The study, by University of British Columbia academics, Ying Zhu and Jeffrey Meyer surveyed 99 students and found that participants behaved more “rationally” when shopping at a desktop computer compared to a touchscreen device.
“When participants are on their touchscreen device they lean towards a way of thinking where pleasurable products — things we don’t usually need — seem more interesting, and so they are more likely to make the purchase,” Ying told the Cut.
With touchscreens, “the novelty and fun generated by finger movements create experiential and affective feelings, in alignment with the playfulness and emotional nature of hedonic products,” Ying and Meyer wrote.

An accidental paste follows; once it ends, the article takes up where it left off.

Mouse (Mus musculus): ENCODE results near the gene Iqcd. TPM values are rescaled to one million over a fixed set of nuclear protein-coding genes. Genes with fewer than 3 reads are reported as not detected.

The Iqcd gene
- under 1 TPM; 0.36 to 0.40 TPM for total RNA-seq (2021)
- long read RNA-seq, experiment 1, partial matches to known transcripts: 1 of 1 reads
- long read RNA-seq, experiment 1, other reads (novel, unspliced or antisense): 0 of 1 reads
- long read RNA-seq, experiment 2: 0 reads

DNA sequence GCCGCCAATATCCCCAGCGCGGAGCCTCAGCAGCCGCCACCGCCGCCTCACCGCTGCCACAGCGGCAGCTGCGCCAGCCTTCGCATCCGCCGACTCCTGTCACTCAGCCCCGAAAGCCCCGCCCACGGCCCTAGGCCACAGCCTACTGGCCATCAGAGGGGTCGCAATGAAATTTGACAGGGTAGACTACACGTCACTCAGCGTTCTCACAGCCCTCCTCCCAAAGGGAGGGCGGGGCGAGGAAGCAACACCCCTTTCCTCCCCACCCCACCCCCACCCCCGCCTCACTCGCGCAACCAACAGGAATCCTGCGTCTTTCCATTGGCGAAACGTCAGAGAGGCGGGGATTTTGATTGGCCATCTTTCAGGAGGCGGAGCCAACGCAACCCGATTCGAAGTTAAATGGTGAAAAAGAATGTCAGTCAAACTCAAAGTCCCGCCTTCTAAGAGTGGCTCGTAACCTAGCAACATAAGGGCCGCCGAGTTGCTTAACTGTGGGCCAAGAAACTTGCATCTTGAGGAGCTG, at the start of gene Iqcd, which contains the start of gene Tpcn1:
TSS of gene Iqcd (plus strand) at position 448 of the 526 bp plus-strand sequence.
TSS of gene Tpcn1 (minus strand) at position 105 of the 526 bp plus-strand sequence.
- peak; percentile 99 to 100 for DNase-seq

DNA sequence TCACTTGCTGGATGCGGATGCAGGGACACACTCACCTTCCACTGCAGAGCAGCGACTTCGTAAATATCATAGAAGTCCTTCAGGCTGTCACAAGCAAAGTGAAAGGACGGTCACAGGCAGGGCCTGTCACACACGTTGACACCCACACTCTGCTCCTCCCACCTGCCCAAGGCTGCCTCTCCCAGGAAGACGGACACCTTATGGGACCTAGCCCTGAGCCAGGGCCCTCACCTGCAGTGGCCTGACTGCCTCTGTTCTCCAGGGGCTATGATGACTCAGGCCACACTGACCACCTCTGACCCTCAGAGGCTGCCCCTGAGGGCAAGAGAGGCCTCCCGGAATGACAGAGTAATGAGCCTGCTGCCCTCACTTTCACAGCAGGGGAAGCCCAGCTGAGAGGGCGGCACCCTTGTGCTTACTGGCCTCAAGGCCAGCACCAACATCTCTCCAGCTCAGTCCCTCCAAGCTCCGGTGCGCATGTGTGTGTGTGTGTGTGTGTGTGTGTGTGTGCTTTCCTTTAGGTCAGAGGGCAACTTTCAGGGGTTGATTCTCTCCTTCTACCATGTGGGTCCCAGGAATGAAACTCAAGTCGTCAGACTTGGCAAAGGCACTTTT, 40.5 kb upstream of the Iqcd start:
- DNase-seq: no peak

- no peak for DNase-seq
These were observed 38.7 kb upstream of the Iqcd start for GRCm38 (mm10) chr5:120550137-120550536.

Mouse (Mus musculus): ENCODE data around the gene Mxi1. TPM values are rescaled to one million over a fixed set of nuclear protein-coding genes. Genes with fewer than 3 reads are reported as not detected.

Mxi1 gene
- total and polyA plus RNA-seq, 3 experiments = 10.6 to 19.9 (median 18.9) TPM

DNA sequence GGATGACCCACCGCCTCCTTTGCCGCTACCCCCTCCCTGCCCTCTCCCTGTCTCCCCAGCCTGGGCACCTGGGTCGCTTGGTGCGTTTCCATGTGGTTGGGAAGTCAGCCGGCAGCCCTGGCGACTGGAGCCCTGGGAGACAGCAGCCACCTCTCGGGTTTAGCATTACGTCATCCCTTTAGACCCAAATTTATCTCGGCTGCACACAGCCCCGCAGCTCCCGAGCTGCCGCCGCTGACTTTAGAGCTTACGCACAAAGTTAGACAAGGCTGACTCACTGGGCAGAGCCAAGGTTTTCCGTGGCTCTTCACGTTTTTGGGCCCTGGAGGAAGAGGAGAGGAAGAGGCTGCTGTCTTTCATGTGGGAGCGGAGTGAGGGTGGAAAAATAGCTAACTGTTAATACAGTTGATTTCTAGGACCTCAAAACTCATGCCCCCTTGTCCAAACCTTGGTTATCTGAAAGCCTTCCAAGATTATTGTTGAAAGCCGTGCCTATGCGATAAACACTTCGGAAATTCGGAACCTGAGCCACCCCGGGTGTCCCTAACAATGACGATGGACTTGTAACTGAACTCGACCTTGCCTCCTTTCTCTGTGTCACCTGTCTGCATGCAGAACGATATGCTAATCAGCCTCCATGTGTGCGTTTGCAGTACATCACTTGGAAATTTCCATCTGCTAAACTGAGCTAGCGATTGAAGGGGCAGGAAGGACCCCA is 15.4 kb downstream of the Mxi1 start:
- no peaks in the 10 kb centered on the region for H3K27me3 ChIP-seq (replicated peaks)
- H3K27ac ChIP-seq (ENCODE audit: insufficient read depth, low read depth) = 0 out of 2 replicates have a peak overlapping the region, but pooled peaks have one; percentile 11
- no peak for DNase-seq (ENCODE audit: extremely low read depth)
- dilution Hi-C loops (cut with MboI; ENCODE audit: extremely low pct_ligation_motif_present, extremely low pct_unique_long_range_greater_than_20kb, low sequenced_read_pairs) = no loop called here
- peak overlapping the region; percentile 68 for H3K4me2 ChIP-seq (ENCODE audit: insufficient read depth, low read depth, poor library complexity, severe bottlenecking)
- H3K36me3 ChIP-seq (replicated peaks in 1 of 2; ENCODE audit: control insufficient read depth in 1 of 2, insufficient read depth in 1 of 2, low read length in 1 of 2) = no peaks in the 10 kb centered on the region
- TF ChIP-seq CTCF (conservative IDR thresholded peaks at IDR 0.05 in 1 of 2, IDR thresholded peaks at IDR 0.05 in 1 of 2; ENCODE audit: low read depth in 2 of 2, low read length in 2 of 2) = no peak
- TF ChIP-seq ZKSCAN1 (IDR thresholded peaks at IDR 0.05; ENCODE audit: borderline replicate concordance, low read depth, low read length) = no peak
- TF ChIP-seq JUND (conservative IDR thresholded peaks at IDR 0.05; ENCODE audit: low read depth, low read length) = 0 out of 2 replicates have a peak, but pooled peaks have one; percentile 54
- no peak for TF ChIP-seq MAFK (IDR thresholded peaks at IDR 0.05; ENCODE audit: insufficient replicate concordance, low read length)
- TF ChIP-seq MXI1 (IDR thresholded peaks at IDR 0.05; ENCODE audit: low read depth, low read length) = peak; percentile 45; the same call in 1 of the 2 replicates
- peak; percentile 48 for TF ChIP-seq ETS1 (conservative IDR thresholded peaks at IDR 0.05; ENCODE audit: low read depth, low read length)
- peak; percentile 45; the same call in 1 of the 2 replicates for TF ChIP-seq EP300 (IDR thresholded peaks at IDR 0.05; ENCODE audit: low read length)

One experiment found that on touchscreens, participants were more likely to buy a restaurant gift card – a hedonic purchase – rather than a more rational grocery gift card. The researchers observed the opposite in desktop users.
Meanwhile, another test within the study measured participants’ thinking style on a scale from experiential (impulsive) to rational (careful), and found that touchscreens created more experiential thinking among users, while desktops elicit more rational consideration.
In part, says the psychotherapist and academic, Natasha Sharma, the research adds to a growing body of research suggesting that if people touch a product, they are more likely to purchase it.
“This is because touch releases emotion, and gives us a sense of connection to an item”, Sharma added. “In a store, we have to make an effort to find items, carry them to a checkout counter, pull out our wallet, and pay, and all of those steps give our brain time to be less emotionally driven and impulsive”.
Data sourced from the Journal of Retailing and Consumer Services, The Cut, Psychology and Marketing; additional content by WARC staff